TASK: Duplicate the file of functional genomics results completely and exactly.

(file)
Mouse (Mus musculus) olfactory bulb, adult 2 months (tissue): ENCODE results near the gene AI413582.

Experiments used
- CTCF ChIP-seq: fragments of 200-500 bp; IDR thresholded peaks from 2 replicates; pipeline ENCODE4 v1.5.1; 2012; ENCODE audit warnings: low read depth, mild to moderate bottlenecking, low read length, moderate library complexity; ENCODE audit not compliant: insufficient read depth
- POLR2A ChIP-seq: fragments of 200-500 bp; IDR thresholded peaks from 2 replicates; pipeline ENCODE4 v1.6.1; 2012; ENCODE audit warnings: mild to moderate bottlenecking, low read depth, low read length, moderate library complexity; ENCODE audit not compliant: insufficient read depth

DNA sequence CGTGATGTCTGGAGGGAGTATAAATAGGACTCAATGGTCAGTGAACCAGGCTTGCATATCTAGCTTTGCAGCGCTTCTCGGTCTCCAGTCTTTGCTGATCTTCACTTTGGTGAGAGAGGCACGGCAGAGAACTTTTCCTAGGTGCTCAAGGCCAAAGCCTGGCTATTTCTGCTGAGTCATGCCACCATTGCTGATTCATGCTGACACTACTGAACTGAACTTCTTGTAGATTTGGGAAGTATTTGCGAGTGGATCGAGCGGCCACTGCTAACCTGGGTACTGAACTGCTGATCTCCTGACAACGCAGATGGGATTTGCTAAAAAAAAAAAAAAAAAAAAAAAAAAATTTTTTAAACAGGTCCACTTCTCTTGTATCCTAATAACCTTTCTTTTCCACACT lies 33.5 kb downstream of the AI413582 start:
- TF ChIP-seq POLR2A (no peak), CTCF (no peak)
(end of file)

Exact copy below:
Mouse (Mus musculus) olfactory bulb, adult 2 months (tissue): ENCODE results near the gene AI413582.

Experiments used
- CTCF ChIP-seq: fragments of 200-500 bp; IDR thresholded peaks from 2 replicates; pipeline ENCODE4 v1.5.1; 2012; ENCODE audit warnings: low read depth, mild to moderate bottlenecking, low read length, moderate library complexity; ENCODE audit not compliant: insufficient read depth
- POLR2A ChIP-seq: fragments of 200-500 bp; IDR thresholded peaks from 2 replicates; pipeline ENCODE4 v1.6.1; 2012; ENCODE audit warnings: mild to moderate bottlenecking, low read depth, low read length, moderate library complexity; ENCODE audit not compliant: insufficient read depth

DNA sequence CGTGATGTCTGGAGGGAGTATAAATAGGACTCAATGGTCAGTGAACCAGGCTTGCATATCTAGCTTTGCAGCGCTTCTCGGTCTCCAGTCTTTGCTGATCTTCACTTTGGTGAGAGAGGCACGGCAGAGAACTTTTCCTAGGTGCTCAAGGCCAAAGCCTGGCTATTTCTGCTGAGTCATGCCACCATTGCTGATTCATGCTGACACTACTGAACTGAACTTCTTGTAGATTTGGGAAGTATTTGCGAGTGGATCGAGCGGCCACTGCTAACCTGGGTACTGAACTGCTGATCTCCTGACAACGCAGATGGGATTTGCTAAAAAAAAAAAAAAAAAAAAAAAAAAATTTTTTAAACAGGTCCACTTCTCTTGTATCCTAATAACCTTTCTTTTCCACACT lies 33.5 kb downstream of the AI413582 start:
- TF ChIP-seq POLR2A (no peak), CTCF (no peak)